It was three ‘zero-confused’ examples from last week – see bottom of this post – that got me thinking about tackling this topic. The result is wordy, but I hope helpful. Feedback welcome, I’d love to nail down some good guidance on this topic.
This table used in an earlier post – that compares who was and wasn’t affected by the New Orleans flooding – is a good example of how to present numbers with the appropriate amount of detail for the context they are being used in. Populations are given as 346,000 and 138,000, percentage breakdowns as 76%, 18% or 2%: enough detail for the desired comparison, and a consistent level of detail throughout.
This sort of simple and confident handling of numbers is deceptively hard to achieve, especially if you’re someone who shudders at the mention of ‘significant figures’, ’rounding’, ‘decimal places’. While they are the names for the tools that enable us to deal sensibly with the presentation of numbers I know their very mention can transport people straight back to their school maths class which, by and large, they were hating every minute of.
So maybe looking at the principles behind why it’s worth it is a better approach: clarity, context, precision, relevance, audience rather than those maths-y labels. Here goes…
When we say on the phone “I’ll be there in half an hour” it’s quite likely we’ll arrive sometime in the next 25 to 35 minutes. But for the context of meeting up with a friend “half an hour” will do. If you said “see you in 27 minutes” that would raise a laugh being an odd level of precision for the given context. The same ideas apply to numbers in journalism.
In the interest of telling your audience something as clearly and simply as possible less is more. Leave out as much detail as you can. Consider the comparison of two populations given above: 346,000 and 138,000. This could have been given as 345,983 and 138,031. But it’s much quicker and easier to make a comparison between the simplified numbers. Precision down to the last person just isn’t relevant in this context.
Another way of saying this is that you only need to continue to include figures up until the point they’re no longer needed to distinguish the things you’re comparing. Take for example the finishing times of the athletes in the last World Championship men’s 100m final: 9.92, 10.08, 10.09, 10.19, 10.26, 10.27, 10.95 (Usain Bolt was the other one but he was disqualified). There is enough detail to let us put them in a winning order. So a further figure added to the end isn’t needed. But if the times had been given with one less figure then 10.08 and 10.09 both would have been reported at 10.1 and you’d not have had a winning order.
This next point might sound obvious but don’t report numbers to a more precise degree than the source material you’re working from. The temptation to do this comes from the fact that your calculator screen will present back to you as many figures as it has got room for. However they are just the product of an inanimate object performing a mathematical process and it doesn’t know or care how precise the input numbers were. You do know how precise the input numbers were, so the responsibility lies with you to take notice only of the first few figures if all you that you input were numbers with only a few figures. An example: the average finishing time from the 100m final above. My calculator says 10.25142857 seconds (because its screen can display 10 figures). I would report this as 10.25 seconds, the same level of precision as the input numbers.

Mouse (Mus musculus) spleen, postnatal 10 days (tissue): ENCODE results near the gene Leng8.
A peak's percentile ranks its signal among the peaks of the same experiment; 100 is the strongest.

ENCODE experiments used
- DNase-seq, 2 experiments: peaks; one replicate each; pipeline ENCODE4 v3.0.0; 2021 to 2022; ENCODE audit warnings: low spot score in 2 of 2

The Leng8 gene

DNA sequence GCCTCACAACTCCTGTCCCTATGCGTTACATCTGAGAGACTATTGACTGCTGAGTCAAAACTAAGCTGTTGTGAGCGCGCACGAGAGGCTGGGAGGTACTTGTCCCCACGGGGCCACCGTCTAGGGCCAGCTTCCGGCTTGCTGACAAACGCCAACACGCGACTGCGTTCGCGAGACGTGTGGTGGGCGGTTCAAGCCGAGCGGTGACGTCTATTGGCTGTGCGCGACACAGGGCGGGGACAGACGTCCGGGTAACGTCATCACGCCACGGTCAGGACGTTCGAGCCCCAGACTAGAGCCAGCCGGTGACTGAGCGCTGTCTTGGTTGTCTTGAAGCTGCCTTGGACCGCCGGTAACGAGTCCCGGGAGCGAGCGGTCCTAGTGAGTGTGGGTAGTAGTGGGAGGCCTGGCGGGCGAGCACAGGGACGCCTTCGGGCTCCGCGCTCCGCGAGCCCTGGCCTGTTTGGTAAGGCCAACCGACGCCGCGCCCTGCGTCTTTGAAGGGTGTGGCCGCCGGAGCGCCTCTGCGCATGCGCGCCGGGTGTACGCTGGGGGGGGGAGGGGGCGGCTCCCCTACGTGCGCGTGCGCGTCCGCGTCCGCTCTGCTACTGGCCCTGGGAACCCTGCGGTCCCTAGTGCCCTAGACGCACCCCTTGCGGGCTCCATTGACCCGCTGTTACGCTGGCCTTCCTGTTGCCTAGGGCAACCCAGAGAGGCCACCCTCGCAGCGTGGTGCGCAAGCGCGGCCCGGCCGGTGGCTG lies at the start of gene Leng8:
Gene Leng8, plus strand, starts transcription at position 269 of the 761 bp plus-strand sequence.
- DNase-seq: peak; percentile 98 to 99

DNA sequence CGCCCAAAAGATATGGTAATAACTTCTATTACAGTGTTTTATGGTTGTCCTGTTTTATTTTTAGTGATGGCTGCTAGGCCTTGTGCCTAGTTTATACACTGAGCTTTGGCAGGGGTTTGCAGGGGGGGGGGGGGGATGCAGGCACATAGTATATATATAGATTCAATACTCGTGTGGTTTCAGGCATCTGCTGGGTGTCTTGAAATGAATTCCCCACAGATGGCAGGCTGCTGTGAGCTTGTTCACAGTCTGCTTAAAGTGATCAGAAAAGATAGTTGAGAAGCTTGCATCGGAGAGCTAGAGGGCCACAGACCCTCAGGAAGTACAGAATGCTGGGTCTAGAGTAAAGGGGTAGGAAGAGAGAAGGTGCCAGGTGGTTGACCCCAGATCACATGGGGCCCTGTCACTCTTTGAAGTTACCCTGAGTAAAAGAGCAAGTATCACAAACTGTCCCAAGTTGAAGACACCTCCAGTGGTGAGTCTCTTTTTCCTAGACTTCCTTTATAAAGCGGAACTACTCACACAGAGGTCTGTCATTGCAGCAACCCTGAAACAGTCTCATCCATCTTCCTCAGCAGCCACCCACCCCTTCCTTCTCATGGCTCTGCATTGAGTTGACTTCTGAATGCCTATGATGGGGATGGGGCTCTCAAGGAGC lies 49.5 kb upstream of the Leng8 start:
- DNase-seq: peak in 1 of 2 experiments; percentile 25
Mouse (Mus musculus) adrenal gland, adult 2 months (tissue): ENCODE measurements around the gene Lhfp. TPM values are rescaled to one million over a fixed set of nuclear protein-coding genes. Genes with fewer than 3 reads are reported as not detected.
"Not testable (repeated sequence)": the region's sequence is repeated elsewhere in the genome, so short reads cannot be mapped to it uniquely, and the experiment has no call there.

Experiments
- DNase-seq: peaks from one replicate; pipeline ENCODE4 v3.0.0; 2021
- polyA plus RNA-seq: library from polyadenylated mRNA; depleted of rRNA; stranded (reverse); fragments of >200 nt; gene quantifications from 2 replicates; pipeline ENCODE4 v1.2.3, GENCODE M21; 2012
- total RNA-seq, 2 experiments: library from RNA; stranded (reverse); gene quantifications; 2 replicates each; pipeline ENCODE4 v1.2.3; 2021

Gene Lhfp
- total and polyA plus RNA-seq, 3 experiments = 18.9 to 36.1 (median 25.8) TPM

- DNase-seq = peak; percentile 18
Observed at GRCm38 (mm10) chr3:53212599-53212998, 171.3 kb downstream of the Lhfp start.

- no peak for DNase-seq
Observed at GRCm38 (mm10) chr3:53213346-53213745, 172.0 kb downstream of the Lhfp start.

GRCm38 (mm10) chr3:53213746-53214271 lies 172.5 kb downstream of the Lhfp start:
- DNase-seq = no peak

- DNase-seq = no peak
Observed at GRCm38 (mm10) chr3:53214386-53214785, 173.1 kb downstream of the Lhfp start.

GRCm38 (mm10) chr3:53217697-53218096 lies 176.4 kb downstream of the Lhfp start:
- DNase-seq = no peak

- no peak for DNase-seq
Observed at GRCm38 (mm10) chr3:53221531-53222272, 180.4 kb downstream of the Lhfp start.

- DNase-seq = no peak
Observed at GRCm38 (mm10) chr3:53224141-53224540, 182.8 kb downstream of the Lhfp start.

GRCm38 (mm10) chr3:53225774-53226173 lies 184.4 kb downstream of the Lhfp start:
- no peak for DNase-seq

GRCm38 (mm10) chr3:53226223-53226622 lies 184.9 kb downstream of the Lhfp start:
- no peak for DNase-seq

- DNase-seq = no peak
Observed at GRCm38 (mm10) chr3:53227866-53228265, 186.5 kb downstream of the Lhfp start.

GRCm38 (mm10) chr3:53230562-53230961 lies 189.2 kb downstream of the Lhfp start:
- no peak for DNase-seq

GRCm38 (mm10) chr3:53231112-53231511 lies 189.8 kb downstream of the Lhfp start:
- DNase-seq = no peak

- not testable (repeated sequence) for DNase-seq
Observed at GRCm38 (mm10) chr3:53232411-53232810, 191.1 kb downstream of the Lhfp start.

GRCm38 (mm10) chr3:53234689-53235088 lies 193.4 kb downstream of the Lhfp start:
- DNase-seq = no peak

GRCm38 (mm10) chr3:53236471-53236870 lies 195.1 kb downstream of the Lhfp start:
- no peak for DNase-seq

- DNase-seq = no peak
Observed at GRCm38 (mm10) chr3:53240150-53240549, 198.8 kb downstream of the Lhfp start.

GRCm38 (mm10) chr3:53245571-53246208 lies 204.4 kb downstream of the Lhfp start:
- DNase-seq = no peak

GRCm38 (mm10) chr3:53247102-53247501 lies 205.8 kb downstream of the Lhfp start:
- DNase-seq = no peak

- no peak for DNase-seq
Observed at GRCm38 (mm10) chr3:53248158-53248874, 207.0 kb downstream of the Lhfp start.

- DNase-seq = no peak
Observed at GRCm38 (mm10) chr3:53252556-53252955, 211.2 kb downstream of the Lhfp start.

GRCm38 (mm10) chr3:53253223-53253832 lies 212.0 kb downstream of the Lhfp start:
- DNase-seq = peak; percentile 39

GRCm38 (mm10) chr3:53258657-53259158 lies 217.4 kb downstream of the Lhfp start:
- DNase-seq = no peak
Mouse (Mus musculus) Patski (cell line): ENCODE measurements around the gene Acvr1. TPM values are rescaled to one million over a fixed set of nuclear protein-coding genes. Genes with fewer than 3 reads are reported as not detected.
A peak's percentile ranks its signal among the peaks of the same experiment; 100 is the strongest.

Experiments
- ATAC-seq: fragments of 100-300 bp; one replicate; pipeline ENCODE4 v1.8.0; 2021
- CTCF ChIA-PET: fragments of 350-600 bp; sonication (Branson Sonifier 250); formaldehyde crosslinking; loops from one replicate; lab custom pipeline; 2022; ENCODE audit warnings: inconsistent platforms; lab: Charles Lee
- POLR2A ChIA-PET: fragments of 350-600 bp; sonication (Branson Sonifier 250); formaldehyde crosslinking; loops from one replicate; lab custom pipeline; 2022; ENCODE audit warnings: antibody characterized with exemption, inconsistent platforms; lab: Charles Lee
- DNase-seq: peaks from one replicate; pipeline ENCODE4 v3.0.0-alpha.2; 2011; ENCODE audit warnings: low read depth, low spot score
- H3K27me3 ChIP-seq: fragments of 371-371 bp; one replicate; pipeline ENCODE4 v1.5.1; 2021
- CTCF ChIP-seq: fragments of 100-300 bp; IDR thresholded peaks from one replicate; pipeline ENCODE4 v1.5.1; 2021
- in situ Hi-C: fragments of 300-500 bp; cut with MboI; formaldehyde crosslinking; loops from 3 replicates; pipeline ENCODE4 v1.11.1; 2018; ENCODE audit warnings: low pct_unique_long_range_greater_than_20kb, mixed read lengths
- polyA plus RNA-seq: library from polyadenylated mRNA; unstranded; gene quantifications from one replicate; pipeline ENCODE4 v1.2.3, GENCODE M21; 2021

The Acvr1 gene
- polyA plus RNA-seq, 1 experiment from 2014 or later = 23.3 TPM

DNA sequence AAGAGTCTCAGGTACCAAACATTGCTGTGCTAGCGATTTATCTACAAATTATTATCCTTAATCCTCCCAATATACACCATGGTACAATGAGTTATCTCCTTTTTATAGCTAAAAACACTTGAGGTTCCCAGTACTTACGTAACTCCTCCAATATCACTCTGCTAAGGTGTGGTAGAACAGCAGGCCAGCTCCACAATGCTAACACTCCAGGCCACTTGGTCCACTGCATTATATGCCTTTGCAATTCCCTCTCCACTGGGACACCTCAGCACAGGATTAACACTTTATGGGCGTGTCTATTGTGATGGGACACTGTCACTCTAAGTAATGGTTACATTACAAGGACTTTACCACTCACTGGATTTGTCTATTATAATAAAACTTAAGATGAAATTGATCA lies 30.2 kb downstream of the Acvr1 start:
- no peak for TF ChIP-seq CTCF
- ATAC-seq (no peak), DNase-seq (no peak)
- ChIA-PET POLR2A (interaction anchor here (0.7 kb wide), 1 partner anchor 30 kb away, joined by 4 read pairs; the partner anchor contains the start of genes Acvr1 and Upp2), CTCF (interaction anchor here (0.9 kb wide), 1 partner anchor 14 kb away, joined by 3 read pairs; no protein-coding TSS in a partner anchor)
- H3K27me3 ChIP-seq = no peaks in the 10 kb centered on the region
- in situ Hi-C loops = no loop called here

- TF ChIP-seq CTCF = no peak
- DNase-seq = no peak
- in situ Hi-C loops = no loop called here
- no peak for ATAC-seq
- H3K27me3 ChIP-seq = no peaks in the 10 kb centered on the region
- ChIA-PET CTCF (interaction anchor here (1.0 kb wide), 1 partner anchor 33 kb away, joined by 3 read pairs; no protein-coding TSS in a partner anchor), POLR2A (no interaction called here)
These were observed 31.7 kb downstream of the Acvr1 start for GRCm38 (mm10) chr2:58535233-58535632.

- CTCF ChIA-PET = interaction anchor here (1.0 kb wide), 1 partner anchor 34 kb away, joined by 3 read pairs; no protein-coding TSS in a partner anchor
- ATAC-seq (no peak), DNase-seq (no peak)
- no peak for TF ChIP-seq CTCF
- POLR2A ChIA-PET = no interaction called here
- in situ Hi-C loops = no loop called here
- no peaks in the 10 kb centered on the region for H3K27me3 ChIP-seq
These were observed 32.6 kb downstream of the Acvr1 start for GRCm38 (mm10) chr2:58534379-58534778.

That calculation is slightly misleading given that the input numbers for it are highly accurate having been recorded on cutting-edge precision instruments. Never forget that economic data and population estimates are much more woolly, as are numbers that have already been simplified, for example the 346,000 and 138,000 population figures given above. You have two options when performing further calculations on these type of less precise numbers. Either go back and find the raw figures they came from or reduce the level of precision of the answer you get to reflect the fact the numbers you input into the calculation were already simplified. 10.3 seconds would therefore do for 100m finishing time average.
Maintaining a consistent level of precision across all the figures quoted in a single table or story means you are comparing apples with apples. So if you quote a percentage share of 76% black, then don’t quote 18.1% white, 2.8% hispanic, 2% asian and 0.8% other. Keep them all the same. In practice I think it is the zeros combined with a decimal point that confuse people and lead to the comparing of apples and pears: ‘zero-confusion’.
Often people think that after a decimal point the zero has no meaning. When they see 2.0 the 0 gets dropped. This is wrong. The 0 in 2.0 is as important as the 4 or 7 is in 2.4 or 2.7. Another way of looking at it is to pretend you were looking at 20, 24 and 27. You wouldn’t drop the 0 from 20. It’s what makes it 20 and not 24 or 27 or twenty-anything-else.
Comparing this ‘zero-confusion’ with my “see you in half an hour” example, it’s a bit like a bunch of friends all letting you know when they are going to arrive: “Stuck on tube, still 20 mins away”, “There in 10 mins”, “I’ll be there in 6 mins and 45 seconds”. Two give a sensible level of precision, and the last one is a bit strange (possibly better suited to the context of boiling eggs?). There’s nothing wrong with mixing up how precise you’re being, you just wouldn’t do it. There’s no reason to do it. It’s out of place. And ultimately it just trips your audience up.